They never quite settle into it, never quite embrace their peculiarity. We see this tension throughout the Bible of God setting ideals and the people pushing against them. Limiting them. At times, outright ignoring them. How much of the struggles of God’s people through the generations in scripture and beyond can be summed up by saying God offers us a way to live together in love and wholeness and creativity, but instead we’d rather be like everybody else.
And by the way, this tension isn’t restricted to the bible, we see it in the church. Jesus comes preaching a gospel of boundless forgiveness and compassion, throwing the doors wide open, whosoever would come, you, and you, and you—yes, yes yes. And then the early church, almost from the time they lower their eyes from watching Jesus ascend into heaven, begin wondering, Well, is that really what he meant?I heard Steve Shoemaker put it once: Jesus came and flung the doors of heaven wide open and ever since then the church has been trying to pull them back closed. Grace is peculiar, and we don’t like peculiar. We’d rather be like everyone else.
You’ve known it in your own life, this draw, this need to be like everybody else. Yes, we all claim to want to be different and special, but in most parts of our life, most of the time, we just want to be normal. I was talking with a church member recently and she was confessing to me that all her life, all she wanted was to fit in and she never felt like she did. Now her own children are grown and she sees they don’t really fit in either. And on the one hand she wants that for them. But on the other hand, it’s the things that keep them from fitting in that she loves most about them.
Aren’t our peculiarities the things that make us who we are?
I believe God calls us to be peculiar, both individually and as the people of God, as the church. Not only is the church to be a place where people’s peculiarities are accepted and celebrated—where we explore the gifts within them, but we’re to be peculiar in the same ways that are outlined in scripture, because these ways are still peculiar. It’s still peculiar to be committed to the common good and the compassionate care of vulnerable people. It’s different, it’s counter-cultural.
We live in a world in which high ranking government officials—even those in charge of upholding our laws—cite scripture to support policies that separate immigrant children from their parents while they’re all being held in detention centers. Children over here, adults over here, for as long as it takes for us to sort things out. And in case you think I’m being partisan, I’m struggling with what it means for me to be in the same camp as Franklin Graham on this one.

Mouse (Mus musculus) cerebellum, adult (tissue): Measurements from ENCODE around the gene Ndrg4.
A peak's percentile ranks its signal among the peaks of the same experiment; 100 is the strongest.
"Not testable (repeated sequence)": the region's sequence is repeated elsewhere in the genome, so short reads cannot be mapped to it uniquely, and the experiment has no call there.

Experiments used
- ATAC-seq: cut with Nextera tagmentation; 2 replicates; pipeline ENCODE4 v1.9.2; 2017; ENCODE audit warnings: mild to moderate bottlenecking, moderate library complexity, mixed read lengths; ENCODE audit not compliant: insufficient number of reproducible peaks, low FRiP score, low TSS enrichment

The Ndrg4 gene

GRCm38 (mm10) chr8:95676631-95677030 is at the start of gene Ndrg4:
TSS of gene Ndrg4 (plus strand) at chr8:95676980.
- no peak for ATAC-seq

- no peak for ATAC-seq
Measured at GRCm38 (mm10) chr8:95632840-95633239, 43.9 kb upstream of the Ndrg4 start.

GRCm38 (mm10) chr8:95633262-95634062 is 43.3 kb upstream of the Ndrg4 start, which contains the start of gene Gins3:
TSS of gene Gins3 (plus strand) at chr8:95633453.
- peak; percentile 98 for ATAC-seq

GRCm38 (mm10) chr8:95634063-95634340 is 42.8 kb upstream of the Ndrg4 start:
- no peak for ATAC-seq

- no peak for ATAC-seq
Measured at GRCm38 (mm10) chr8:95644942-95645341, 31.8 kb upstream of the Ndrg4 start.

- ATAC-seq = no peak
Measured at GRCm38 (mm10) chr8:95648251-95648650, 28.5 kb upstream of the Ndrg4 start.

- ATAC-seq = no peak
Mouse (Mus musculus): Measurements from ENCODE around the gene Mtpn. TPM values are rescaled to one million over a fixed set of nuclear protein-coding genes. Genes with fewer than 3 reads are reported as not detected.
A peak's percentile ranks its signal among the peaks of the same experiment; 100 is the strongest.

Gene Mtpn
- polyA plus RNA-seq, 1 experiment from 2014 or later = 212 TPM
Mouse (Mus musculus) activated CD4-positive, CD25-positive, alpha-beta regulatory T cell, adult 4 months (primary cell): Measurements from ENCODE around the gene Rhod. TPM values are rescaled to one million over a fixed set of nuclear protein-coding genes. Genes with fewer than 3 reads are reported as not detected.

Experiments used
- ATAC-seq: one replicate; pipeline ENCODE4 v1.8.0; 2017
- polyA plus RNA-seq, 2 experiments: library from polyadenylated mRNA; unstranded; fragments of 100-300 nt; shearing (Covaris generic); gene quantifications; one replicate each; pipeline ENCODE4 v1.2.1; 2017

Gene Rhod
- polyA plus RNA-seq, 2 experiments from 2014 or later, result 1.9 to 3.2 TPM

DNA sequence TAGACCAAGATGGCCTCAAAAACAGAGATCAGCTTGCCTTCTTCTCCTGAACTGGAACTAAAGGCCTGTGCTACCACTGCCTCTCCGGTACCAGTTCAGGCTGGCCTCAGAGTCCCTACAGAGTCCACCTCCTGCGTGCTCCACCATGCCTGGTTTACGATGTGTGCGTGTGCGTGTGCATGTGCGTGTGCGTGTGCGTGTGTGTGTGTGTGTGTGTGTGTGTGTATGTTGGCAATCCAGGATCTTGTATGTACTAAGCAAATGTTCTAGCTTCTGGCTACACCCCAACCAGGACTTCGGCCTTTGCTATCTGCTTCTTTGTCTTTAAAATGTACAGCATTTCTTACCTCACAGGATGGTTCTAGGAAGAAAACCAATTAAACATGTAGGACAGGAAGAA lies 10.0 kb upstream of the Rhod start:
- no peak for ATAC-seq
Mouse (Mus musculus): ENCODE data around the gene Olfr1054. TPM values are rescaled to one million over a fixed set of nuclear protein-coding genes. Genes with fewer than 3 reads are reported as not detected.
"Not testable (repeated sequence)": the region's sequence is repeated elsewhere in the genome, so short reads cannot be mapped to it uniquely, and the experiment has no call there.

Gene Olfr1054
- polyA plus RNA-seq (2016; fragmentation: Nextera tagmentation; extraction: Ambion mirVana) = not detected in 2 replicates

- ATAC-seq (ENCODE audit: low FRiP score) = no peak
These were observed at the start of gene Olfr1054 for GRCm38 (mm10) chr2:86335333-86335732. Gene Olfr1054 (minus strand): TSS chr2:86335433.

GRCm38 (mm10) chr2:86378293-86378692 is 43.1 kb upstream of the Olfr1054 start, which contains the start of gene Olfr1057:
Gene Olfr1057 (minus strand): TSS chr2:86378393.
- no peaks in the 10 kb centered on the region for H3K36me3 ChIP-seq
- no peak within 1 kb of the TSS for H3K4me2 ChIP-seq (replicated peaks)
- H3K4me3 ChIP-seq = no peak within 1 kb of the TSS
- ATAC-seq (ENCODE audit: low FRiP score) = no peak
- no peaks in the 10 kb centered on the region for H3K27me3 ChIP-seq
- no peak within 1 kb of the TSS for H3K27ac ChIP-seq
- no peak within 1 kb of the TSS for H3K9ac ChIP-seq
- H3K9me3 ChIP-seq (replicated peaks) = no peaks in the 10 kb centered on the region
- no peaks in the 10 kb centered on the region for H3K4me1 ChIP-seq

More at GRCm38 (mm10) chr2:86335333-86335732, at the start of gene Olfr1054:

Romans 13 was the passage, you may have heard. One of the most misquoted and misunderstood passage in the Bible, where Paul encourages folks to submit to authority—a passage that those in power often use to suggest not following the law, no matter how unjust it may be,is unChristian. Never mind that Jesus was executed as a criminal of the state, and Paul likely was, too. My goodness, do we need some peculiar thinking in this time! Thinking and living that’s not hell-bent on being partisan—on either side—but heaven-bent to do what’s right, let alone what’s biblical. It’s too dangerous right now for us to be content to be like everybody else.
Julie and I, along with others from our church, spent this past week with some peculiar people. It was the annual meeting of the Cooperative Baptist Fellowship, or CBF, our primary missions and identity partner. It was a very good week spent in Dallas, which happened to be the host city for another meeting of Baptists, which was, as you might imagine, the source of endless jokes.
In the religious landscape of our country, CBF is peculiar. Suzii Paynter, the current executive coordinator who was with us back in February—peculiar in being a female head of a major religious group, let alone a baptist one—likes to say CBF is a denomi-network. We’re not a denomination, in the traditional sense, with a firm hierarchical structure, discipline, and so forth. CBF is a strictly voluntary organization. To claim to be with CBF all you have to do is…claim to be with CBF. But we’re more than simply a network of people and churches committed to a common way of doing church and living out the gospel. We share a history and a heritage. We’re peculiar. And this peculiar structure, and history—we’re only 25 years old—and “culture,” for lack of a better word, allows us to live out the gospel in some pretty peculiar ways.